"Today, the sweet, heavy smell of opium has been replaced by the fragrant scent of vanilla, luring tourists rather than sin seekers. ...Day after day, two elderly Chinese women fold hot fortune cookie wafer, their fingertips toughened by years of sticky heat. They sit next to a fortune cookie machine, and the scene is strictly Willy Wonka meets Dickens..." (pg 84).


"...spigots squirt out circles of batter, which are then whisked on a conveyor belt into a dark tunnel lit by blue gas flames. The women pick up the toasted wafers emerging from the tunnel and pinch them into the familiar crescent shape as they tuck the fortune neatly inside" (pg. 84).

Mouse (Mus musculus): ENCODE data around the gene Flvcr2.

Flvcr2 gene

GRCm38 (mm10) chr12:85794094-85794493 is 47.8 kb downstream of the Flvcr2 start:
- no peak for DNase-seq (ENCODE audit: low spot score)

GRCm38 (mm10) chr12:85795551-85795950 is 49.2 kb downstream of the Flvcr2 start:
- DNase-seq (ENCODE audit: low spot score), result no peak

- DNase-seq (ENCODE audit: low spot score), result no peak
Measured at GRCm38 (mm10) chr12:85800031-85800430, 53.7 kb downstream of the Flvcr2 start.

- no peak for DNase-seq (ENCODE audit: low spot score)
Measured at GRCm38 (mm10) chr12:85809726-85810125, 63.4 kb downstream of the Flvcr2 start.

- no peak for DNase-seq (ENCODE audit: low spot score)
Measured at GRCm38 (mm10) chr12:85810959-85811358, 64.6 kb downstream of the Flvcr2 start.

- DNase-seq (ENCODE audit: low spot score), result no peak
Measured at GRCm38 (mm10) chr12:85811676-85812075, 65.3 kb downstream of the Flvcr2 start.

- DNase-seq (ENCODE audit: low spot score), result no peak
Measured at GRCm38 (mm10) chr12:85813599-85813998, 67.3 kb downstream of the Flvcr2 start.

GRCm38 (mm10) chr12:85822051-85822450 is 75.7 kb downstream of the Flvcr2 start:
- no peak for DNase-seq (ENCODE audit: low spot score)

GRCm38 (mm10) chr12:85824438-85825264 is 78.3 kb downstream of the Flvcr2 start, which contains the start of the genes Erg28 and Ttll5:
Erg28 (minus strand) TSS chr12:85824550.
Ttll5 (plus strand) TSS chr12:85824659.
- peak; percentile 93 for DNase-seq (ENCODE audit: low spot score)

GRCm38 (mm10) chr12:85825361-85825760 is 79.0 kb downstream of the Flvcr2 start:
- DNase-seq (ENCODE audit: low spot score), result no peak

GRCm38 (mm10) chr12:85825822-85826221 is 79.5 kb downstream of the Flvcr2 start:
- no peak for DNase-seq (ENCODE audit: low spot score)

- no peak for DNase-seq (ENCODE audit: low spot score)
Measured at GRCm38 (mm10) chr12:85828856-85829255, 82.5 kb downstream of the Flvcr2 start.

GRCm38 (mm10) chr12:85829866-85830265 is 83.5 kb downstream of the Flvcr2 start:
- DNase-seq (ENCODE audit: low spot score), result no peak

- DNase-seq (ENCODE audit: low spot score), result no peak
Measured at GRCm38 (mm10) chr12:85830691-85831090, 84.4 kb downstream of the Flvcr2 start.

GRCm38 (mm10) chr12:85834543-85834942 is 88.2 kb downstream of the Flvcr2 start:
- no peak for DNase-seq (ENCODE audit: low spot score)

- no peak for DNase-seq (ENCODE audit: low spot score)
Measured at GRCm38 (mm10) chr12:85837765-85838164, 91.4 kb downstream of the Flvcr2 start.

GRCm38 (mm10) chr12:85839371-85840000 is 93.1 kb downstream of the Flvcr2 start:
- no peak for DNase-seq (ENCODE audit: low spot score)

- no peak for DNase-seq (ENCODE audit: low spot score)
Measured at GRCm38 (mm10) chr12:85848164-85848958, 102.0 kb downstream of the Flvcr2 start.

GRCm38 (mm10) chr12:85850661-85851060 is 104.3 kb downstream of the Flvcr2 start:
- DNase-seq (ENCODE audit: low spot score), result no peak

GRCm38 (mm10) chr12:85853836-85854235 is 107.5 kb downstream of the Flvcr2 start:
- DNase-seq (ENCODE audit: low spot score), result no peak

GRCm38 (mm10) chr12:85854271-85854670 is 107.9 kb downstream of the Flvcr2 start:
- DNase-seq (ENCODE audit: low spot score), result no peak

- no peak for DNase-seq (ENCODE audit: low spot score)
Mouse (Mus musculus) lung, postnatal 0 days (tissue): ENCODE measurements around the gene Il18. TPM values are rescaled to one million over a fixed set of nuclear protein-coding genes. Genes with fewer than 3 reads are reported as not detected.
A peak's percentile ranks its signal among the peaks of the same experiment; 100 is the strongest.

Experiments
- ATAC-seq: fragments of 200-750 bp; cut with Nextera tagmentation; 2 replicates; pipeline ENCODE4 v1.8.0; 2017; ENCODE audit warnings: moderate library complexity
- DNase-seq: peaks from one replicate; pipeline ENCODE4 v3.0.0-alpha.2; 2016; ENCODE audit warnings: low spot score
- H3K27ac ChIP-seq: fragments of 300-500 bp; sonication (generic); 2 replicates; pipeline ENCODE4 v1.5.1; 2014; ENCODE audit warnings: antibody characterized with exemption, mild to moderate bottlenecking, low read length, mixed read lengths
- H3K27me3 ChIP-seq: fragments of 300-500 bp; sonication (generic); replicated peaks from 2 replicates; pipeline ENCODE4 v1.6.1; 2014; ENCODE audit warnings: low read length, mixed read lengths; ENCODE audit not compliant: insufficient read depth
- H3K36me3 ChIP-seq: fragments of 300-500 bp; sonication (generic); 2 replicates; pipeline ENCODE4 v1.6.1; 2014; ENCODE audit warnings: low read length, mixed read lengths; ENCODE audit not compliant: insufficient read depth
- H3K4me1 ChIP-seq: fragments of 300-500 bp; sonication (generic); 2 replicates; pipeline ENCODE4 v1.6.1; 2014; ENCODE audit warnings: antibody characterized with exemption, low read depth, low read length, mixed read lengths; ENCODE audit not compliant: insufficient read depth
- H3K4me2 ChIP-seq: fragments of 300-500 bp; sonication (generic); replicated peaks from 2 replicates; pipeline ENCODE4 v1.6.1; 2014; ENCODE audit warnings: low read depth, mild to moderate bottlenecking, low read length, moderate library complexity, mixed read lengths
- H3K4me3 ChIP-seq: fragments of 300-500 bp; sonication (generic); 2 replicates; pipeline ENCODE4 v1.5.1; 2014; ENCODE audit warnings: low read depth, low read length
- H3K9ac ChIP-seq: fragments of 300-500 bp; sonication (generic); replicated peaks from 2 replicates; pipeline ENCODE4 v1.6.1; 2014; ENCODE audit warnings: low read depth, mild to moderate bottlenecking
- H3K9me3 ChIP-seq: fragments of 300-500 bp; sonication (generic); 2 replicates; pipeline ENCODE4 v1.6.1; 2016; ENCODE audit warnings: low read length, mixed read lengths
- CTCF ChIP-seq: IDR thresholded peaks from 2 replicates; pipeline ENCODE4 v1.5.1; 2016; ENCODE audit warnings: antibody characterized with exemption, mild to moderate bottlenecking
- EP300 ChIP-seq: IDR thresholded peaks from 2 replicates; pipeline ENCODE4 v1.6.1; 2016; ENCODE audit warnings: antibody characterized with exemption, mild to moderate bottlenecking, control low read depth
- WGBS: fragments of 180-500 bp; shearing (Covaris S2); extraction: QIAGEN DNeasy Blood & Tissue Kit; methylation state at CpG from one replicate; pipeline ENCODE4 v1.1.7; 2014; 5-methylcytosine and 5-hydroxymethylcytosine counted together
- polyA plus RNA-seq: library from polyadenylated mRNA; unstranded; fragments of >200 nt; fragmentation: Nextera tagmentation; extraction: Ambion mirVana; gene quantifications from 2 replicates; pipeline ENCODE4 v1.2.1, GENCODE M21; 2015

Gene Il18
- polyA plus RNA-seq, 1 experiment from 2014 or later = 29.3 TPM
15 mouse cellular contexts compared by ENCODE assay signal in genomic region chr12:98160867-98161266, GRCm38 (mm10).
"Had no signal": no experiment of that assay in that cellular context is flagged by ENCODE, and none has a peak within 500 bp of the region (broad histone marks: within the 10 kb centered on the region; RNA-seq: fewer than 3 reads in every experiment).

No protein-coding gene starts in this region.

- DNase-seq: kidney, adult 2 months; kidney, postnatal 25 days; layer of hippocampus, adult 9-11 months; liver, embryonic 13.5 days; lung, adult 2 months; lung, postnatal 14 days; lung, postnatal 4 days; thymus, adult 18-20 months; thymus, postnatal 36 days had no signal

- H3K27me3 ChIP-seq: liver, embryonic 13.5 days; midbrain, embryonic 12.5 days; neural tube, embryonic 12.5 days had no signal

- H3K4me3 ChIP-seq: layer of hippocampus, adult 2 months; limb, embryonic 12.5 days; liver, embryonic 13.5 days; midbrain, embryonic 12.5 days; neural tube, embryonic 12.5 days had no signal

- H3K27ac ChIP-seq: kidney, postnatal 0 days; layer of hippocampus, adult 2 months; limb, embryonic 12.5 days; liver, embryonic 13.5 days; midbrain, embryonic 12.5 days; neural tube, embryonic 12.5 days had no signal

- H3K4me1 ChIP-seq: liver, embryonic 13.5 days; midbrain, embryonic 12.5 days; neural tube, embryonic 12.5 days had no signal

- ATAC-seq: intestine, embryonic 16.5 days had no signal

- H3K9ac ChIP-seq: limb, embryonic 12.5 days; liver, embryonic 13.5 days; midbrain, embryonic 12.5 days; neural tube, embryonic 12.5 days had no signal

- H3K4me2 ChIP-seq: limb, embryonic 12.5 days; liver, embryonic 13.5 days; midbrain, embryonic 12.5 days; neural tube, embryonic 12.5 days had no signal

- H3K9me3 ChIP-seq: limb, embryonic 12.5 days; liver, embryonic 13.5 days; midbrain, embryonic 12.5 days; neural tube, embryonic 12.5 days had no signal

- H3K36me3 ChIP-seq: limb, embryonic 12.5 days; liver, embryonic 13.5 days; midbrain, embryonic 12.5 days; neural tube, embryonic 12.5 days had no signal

These two women can fold nearly 1,000 cookies an hour. Yong Lee, a Korean engineer, created the "Fortune III, a Rube Goldbergian machine.... 2,500 pound, six-foot cube of hot steel, fans, conveyor belts, and robotic arms needed only to be fed: five pounds of flour, twenty-five pounds of sugar, a few gallons of oil, a quart or so each of vanilla and water and one hundred egg whites" (pg. 86). The Fortune III churns out fifty percent more than the Ross Alley women. Then there's the Kitamura machine that makes 6,000 cookies per hour.


I will definitely look at the fortune cookie differently from now on. Typically I don't eat them and don't even crack them open. But, I will in the future. And I'll remember how they became a ubiquitous feature in every American Chinese restaurant.